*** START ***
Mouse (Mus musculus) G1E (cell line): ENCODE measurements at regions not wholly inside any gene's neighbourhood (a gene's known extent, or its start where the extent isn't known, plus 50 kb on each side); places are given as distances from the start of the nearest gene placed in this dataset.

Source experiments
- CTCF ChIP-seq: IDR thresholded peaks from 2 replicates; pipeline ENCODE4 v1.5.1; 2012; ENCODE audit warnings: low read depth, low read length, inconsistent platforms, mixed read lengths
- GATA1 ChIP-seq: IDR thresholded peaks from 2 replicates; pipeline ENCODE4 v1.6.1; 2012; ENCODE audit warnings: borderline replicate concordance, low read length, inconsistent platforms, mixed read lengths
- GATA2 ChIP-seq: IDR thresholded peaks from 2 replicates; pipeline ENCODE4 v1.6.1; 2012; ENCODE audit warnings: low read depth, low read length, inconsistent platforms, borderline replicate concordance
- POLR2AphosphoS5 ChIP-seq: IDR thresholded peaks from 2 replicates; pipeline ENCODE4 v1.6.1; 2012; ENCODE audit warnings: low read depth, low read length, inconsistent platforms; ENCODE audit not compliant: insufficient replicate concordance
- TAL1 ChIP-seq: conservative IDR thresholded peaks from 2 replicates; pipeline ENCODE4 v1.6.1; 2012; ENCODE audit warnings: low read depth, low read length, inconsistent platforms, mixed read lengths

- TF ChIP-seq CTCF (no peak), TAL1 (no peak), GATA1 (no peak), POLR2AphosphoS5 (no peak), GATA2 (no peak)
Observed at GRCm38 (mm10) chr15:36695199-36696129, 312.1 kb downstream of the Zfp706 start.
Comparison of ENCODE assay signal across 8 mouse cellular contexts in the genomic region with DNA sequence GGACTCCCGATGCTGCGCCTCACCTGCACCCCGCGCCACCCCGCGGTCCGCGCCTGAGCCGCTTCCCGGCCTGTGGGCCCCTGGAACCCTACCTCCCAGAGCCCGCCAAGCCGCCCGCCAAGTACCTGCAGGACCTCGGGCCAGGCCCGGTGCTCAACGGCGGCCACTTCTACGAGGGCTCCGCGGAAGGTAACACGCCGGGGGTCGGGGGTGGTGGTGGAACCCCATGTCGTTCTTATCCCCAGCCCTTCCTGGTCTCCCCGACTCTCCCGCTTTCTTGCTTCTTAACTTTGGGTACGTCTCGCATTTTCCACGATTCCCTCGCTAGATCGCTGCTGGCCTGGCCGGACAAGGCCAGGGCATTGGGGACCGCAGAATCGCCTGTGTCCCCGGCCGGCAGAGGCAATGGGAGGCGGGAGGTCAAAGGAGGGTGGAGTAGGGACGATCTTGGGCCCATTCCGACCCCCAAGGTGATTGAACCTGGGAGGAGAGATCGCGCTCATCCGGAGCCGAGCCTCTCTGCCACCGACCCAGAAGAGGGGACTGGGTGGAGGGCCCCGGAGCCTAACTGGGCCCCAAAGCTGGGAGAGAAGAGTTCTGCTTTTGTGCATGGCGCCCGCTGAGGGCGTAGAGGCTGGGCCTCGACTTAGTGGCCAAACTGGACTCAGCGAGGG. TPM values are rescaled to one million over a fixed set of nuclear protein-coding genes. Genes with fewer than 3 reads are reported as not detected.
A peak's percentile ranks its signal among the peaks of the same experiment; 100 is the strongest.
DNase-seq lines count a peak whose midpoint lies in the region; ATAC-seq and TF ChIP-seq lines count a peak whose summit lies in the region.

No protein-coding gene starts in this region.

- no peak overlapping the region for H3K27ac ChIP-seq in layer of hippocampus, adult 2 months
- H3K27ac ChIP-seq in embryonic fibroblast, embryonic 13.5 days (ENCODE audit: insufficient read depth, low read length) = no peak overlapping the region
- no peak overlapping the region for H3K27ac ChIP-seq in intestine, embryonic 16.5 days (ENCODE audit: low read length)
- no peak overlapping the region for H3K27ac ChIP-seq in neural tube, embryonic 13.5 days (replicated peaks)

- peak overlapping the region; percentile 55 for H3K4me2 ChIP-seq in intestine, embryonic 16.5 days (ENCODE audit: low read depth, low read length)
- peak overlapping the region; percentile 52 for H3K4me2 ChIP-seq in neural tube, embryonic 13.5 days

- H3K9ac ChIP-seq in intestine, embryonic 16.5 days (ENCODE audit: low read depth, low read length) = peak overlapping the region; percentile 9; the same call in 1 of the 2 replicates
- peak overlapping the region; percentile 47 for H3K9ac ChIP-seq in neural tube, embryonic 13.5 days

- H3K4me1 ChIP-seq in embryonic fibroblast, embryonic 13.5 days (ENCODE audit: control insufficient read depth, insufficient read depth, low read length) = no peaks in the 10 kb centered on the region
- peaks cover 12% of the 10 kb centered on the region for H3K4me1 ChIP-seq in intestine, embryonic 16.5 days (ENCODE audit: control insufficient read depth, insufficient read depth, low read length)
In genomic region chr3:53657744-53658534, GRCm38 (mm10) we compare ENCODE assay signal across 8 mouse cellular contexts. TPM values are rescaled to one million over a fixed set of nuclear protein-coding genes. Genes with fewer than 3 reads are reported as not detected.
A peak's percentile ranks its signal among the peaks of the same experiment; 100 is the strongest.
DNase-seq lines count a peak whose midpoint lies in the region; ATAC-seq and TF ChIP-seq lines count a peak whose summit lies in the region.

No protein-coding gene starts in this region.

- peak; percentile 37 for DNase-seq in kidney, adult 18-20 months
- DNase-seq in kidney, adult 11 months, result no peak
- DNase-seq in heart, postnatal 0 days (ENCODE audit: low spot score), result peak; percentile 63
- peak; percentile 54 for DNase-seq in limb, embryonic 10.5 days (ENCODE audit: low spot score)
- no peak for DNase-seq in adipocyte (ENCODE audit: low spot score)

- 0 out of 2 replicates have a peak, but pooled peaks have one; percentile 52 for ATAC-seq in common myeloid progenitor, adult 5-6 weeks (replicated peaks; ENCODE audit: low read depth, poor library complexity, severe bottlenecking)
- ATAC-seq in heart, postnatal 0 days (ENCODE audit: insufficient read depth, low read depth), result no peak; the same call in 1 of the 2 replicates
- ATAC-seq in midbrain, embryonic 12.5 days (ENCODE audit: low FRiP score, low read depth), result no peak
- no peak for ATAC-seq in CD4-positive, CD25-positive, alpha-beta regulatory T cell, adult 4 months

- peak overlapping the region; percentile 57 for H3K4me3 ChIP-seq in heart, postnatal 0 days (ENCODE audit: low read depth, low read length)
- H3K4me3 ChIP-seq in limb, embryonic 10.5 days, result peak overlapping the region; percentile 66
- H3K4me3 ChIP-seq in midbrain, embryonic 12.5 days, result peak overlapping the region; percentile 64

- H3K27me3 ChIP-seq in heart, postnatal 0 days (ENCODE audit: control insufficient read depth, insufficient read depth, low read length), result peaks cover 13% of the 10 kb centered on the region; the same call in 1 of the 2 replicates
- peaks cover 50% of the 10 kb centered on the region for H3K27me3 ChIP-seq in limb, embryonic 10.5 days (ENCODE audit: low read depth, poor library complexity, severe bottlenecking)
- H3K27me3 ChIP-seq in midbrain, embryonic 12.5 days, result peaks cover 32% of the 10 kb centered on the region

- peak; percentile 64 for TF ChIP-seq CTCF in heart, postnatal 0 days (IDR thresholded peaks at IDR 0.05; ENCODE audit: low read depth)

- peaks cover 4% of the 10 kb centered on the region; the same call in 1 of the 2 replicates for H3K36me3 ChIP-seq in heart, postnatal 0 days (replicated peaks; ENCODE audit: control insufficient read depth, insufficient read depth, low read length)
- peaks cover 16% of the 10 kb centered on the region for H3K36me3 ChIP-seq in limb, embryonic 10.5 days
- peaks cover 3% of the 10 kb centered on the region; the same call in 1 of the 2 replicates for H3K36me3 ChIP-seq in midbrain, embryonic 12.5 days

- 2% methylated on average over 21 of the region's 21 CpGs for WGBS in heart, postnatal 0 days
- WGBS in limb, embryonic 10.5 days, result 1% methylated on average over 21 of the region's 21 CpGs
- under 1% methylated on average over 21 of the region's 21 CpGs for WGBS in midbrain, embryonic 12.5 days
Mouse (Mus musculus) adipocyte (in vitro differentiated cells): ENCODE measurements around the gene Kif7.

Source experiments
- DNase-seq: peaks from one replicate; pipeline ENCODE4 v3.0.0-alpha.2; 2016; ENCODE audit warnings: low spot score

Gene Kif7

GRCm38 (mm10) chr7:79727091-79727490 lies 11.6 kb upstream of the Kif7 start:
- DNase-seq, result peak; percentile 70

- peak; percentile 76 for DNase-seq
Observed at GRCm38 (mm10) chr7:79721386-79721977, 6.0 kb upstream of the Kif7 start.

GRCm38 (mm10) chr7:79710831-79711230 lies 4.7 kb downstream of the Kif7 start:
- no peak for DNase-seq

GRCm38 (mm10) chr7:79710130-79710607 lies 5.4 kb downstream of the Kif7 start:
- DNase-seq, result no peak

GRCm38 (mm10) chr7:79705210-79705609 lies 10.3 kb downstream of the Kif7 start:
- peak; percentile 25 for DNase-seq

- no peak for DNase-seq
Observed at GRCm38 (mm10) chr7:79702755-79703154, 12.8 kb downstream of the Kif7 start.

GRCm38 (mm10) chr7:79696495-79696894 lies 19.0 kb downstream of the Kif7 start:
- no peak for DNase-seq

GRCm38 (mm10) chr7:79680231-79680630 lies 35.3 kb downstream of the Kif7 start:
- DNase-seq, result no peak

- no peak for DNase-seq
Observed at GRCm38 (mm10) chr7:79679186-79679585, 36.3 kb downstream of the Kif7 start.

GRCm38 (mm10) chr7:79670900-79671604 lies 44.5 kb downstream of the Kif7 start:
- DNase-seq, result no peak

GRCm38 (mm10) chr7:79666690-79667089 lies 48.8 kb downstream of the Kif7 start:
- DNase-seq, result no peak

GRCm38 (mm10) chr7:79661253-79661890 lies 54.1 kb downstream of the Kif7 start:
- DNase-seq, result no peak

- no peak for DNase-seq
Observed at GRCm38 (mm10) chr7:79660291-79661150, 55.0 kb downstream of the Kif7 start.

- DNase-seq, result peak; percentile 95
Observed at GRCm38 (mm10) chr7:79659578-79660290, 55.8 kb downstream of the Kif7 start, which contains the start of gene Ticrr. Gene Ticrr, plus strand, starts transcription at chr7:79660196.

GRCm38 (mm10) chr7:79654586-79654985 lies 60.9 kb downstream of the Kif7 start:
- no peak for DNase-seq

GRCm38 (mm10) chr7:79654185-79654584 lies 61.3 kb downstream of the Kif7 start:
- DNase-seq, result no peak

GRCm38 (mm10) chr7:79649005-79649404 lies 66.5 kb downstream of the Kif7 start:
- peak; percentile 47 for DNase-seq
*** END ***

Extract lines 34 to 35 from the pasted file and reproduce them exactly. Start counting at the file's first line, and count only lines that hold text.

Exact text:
- ATAC-seq in heart, postnatal 0 days (ENCODE audit: insufficient read depth, low read depth), result no peak; the same call in 1 of the 2 replicates
- ATAC-seq in midbrain, embryonic 12.5 days (ENCODE audit: low FRiP score, low read depth), result no peak